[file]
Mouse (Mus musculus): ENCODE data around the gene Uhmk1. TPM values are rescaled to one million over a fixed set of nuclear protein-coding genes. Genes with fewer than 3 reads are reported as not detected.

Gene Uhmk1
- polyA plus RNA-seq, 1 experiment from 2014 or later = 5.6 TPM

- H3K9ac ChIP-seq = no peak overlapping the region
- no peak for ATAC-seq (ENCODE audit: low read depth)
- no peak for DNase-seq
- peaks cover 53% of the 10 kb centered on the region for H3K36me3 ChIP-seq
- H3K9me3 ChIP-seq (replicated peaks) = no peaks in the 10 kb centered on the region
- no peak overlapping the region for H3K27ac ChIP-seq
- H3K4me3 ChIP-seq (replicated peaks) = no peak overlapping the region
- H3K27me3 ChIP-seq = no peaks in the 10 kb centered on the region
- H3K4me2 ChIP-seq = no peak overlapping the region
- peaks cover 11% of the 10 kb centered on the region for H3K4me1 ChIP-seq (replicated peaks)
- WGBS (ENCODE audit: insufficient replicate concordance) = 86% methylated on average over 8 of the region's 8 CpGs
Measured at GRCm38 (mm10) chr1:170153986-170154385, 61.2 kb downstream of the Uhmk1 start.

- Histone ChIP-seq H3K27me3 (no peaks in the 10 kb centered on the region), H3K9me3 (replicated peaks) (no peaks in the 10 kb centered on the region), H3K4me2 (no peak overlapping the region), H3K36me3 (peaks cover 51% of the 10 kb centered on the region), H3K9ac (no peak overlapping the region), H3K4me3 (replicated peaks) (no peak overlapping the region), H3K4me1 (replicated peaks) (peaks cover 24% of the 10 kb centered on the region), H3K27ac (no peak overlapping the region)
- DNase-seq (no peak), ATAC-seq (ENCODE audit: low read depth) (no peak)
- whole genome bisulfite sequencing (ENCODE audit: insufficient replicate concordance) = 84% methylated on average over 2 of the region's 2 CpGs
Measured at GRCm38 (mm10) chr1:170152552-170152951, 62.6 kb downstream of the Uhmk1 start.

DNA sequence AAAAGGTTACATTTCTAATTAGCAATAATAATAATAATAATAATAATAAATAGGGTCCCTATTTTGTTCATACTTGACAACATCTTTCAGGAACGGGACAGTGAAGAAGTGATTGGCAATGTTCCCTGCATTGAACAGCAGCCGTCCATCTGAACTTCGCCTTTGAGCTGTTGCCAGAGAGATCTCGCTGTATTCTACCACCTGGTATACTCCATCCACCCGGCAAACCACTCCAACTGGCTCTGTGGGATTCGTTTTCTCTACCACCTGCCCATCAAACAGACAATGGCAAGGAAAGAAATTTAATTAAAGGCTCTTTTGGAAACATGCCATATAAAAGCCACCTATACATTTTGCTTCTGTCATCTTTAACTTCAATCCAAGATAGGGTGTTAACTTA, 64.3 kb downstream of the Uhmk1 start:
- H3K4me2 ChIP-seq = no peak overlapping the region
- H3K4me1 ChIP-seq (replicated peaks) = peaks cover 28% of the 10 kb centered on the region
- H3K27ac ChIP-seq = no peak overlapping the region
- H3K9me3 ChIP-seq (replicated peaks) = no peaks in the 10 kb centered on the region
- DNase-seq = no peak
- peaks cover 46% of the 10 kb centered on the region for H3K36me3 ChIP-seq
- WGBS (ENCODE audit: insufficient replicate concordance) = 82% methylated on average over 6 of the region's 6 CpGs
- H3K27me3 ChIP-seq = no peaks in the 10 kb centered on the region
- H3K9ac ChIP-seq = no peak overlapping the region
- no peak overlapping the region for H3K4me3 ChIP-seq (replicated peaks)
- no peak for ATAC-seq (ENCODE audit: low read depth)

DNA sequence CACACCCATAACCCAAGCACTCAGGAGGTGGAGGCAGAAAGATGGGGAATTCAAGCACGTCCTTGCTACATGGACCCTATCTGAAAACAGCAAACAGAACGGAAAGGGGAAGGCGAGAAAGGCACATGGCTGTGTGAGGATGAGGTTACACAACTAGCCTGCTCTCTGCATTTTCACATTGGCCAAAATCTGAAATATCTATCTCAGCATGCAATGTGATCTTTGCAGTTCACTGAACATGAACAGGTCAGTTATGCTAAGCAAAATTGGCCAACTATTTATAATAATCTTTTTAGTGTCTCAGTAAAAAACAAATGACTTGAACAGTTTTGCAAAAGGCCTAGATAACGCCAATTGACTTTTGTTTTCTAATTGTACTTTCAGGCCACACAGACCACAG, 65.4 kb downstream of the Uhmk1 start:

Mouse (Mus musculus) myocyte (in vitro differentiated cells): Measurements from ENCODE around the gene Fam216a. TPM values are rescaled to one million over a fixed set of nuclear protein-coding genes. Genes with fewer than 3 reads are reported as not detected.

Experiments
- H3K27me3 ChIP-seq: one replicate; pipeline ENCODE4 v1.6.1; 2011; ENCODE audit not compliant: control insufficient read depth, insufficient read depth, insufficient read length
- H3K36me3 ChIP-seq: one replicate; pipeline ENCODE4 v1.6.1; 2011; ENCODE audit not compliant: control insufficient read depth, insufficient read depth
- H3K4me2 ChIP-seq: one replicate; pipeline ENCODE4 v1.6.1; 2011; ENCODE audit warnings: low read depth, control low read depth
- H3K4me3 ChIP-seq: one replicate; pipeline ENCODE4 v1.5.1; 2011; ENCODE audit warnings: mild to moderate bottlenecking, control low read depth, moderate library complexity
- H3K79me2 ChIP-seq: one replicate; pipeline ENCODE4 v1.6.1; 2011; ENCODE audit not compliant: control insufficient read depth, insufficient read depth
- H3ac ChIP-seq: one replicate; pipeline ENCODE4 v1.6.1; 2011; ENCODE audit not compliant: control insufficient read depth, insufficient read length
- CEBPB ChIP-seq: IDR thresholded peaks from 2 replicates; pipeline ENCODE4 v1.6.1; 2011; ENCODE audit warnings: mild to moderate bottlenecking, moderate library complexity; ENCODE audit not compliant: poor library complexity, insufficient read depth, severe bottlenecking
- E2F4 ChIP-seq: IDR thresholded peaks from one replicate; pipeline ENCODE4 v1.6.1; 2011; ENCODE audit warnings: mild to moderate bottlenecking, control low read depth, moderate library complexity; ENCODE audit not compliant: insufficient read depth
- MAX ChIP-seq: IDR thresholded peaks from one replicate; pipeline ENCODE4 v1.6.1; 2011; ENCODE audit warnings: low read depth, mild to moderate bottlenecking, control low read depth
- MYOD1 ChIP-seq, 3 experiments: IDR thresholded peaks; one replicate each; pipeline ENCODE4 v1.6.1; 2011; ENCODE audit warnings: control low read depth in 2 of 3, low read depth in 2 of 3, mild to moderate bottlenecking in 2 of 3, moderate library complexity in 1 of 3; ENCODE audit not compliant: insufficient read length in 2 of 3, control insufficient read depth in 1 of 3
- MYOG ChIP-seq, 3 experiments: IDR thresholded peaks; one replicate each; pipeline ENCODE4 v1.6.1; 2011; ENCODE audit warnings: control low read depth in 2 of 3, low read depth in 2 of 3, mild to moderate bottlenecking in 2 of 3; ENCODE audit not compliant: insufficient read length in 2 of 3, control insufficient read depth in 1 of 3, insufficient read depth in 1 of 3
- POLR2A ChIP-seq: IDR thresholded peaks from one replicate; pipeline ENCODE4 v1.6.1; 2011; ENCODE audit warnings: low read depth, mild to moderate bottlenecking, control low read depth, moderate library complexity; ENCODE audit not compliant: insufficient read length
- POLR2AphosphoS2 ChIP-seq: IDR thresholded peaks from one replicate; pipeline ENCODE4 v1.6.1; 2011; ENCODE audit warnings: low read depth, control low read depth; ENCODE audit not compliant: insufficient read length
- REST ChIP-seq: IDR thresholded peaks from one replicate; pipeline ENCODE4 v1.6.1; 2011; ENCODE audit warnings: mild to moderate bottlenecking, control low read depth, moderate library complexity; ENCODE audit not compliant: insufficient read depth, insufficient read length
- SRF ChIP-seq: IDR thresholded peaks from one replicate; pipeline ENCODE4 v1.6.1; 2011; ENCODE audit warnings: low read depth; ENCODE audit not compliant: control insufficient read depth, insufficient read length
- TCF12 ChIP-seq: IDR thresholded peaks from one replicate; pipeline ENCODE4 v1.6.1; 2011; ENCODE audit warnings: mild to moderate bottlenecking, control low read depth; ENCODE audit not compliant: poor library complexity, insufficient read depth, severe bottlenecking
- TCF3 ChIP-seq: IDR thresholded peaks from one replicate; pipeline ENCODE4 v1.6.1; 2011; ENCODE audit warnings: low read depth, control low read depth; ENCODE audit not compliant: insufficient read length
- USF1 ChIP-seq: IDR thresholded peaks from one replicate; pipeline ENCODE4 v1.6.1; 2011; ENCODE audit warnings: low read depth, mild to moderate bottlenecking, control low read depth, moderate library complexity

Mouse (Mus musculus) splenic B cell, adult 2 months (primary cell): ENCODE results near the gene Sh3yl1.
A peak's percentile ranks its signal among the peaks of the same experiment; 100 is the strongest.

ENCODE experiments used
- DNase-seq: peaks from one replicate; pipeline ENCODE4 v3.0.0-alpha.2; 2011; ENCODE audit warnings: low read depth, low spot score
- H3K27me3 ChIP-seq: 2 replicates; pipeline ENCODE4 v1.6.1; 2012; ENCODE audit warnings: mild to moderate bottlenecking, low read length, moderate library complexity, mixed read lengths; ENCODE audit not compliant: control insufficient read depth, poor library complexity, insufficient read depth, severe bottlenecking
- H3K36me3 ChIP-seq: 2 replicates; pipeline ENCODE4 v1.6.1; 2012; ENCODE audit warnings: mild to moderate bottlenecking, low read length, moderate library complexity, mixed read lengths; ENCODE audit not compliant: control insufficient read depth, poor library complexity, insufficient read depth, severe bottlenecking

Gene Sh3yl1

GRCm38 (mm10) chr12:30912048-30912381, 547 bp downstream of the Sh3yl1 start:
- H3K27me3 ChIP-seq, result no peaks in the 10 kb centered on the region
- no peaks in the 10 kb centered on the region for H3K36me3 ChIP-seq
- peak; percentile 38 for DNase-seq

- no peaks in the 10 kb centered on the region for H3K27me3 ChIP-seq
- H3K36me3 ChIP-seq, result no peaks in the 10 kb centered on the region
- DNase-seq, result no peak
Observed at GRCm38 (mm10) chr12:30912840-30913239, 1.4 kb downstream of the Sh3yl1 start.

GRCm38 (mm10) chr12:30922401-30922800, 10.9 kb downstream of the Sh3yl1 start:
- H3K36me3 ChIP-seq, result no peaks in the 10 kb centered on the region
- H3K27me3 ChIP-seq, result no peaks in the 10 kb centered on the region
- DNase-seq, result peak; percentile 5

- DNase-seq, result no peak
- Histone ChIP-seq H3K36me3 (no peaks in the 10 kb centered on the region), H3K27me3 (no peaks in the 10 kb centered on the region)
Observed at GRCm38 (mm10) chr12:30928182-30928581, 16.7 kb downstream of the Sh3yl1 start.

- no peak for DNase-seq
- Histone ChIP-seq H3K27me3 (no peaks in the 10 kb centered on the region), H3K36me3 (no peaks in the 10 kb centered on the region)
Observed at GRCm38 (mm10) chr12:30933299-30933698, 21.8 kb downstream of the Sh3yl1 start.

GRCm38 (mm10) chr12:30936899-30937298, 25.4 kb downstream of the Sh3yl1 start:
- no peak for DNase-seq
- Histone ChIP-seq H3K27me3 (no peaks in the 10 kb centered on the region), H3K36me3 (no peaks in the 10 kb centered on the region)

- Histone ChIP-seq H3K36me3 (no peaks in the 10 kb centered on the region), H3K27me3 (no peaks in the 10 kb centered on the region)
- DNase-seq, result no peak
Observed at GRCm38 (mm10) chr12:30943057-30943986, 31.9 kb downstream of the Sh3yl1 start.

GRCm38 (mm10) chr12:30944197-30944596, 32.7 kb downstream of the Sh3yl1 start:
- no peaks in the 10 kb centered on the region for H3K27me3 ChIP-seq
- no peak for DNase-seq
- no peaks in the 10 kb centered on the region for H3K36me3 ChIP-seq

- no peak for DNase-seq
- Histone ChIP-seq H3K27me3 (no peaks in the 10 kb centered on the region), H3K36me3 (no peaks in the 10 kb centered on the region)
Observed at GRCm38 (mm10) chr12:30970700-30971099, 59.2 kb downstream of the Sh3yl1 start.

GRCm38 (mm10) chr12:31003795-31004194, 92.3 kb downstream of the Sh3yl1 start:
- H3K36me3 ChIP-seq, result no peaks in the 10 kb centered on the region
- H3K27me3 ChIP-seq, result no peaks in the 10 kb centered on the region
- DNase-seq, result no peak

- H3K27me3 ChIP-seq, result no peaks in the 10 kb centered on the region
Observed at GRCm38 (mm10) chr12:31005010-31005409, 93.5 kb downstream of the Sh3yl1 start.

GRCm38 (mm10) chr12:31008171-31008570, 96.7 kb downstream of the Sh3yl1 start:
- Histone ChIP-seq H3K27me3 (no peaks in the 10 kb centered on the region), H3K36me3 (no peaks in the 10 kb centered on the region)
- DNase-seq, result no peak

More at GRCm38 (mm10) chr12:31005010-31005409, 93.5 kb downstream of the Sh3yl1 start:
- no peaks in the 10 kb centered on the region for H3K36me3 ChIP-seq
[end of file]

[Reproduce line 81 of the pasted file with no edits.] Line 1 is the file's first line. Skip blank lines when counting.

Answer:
- Histone ChIP-seq H3K36me3 (no peaks in the 10 kb centered on the region), H3K27me3 (no peaks in the 10 kb centered on the region)